Wednesday, August 26, 2020

Movie with Abe: The Personal History of David Copperfield

The Personal History of David Copperfield
Directed by Armando Iannucci
Released August 28, 2020

There are many novels that are widely read and then adapted for the screen. It’s rare to find just one film or television version of an extremely popular book, and there may be multiple opinions on which is considered definitive or most well-regarded. A slightly new approach is required to generate interest in a new iteration, tackling the story from a different angle or changing characters to more accurately reflect either the time in which they were supposed to live or a transformed era in which the audience will watch them. Such updates are likeliest to please those looking for a fresh perspective, and winning over fans of the classic is more difficult.

David Copperfield (Ranveer Jaiswal, and later Dev Patel) is raised by his mother Clara (Morfydd Clark) after the death of his father and finds himself sent away to work in a factory when his discipline-oriented stepfather (Darren Boyd) and his cruel aunt (Gwendoline Christie) enter his life. In the course of his childhood, he lives in an upside-down boat by the water with his housekeeper Peggotty (Daisy May Cooper), the kindly creditor-dodging Mr. Micawber (Peter Capaldi), and his aunt Betsey (Tilda Swinton) and her eccentric cousin Mr. Dick (Hugh Laurie). When he is finally on his own and facing a successful future that includes two love interests (Clark and Rosalind Eleazar), David reflects back on the people and experiences that have gotten him to a place to be able to write it all down in a book.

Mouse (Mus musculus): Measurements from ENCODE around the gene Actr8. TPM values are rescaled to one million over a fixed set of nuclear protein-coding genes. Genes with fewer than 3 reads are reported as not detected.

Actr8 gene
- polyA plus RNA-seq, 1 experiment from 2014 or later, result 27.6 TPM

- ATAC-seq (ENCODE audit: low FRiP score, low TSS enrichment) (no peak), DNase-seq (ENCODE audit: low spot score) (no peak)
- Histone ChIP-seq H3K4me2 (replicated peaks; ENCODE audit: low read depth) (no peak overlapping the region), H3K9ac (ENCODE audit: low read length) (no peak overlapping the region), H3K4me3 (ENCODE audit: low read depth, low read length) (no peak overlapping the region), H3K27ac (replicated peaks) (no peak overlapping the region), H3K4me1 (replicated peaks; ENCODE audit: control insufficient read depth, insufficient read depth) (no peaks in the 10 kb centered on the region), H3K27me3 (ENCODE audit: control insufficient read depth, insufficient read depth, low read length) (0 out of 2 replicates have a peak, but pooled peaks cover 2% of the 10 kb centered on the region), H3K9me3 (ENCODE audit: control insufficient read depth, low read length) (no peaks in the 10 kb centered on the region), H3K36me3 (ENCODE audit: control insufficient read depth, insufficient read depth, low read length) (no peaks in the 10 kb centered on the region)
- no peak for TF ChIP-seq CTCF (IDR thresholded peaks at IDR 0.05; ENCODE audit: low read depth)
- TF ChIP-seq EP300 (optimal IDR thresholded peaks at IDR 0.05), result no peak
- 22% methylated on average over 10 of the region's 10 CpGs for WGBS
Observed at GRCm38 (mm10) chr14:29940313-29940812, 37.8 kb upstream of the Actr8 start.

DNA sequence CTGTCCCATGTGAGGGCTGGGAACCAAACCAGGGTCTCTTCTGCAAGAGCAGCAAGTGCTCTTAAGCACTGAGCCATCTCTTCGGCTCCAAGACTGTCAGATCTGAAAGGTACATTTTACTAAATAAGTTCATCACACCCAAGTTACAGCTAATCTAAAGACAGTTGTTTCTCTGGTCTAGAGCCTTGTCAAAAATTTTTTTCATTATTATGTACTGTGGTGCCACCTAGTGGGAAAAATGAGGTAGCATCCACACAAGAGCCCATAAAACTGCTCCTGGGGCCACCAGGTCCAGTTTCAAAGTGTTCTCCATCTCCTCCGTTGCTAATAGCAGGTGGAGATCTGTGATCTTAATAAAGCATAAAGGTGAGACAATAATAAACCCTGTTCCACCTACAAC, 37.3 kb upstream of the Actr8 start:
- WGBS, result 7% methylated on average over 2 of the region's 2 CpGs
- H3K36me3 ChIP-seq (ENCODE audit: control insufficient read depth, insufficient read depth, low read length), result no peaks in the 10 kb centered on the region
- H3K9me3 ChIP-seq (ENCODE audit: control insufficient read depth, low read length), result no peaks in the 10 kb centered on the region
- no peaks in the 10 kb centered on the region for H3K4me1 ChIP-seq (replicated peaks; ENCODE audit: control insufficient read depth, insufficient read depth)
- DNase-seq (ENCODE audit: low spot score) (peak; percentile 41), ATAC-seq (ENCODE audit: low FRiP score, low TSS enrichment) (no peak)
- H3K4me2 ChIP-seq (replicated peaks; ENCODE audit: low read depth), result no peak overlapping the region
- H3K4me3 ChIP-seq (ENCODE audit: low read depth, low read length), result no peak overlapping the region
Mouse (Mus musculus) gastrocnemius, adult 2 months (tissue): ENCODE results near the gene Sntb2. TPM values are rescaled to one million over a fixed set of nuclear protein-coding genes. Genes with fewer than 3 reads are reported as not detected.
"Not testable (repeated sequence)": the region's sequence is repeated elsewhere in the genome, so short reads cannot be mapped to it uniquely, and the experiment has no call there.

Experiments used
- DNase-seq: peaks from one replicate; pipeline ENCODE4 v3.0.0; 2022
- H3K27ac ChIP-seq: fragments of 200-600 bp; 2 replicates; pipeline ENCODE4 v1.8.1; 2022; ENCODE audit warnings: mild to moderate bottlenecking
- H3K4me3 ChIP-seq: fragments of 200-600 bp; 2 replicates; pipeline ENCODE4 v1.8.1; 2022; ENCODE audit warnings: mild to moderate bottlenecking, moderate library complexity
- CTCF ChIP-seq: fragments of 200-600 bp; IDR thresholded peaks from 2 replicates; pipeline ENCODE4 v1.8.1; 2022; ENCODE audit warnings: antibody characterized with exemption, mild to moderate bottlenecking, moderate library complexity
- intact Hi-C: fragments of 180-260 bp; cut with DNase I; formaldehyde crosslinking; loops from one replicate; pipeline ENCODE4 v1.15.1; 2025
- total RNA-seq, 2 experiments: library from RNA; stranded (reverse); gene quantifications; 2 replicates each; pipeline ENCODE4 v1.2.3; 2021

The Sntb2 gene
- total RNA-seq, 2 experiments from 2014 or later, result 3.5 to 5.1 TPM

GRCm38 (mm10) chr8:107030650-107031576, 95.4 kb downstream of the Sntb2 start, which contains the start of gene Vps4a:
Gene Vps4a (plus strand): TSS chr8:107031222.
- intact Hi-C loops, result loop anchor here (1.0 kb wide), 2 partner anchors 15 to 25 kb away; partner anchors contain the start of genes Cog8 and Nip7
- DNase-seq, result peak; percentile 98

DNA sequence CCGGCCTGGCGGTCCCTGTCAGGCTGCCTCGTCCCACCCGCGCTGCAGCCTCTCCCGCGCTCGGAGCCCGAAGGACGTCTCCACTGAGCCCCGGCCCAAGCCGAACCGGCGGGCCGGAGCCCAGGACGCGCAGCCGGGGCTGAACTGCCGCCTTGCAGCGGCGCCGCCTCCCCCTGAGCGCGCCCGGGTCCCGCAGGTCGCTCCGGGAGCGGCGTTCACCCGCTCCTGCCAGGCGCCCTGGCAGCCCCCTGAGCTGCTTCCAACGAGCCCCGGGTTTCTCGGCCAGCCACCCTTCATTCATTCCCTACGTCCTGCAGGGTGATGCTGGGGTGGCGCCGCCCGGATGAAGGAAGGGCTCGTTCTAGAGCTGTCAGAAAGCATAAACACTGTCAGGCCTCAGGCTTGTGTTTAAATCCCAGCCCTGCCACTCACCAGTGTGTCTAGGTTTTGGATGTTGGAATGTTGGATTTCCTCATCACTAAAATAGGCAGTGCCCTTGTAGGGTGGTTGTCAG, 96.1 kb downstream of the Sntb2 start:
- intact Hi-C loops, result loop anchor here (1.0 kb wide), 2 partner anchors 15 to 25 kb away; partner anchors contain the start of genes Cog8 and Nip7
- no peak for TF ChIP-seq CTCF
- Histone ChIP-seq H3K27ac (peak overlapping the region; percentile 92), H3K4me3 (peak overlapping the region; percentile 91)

This reviewer doesn’t have vivid recollections of reading Charles Dickens’ 1850 novel David Copperfield, but imagines it must have happened at some point. What is apparent going into this film is that those expecting typical fare from director Armando Iannucci and writer Simon Blackwell, who have previously collaborated on “In the Loop” and “Veep,” among other projects, will be sorely disappointed. Unlike “The Death of Stalin,” Iannucci’s previous film, this film is not an outright parody or one that utilizes any of his regular players – including Capaldi, Laurie, and actress Nikki Amuka-Bird, to recite off litanies of foul language. Instead, it’s best compared to Todd Haynes and “Wonderstruck,” a clear departure from the type of cinema he’s best known for that is mostly family-friendly and focuses effectively on the fantastical.

This film is colorful and full of imagination, frequently transitioning between scenes in a way that literally jumps off the screen and merges memory with what’s actually happening in the moment. There isn’t much consistency in the devices and styles used, but there are enough standout supporting performances, particularly from Laurie and Swinton, to keep audiences engaged. The set decoration and costumes are its best assets, presenting a story that’s often more visually enthralling than it is thematically. This may just be the exception to the rule – a “modern take” that will probably appeal more to fans of the classic than viewers unfamiliar with it.


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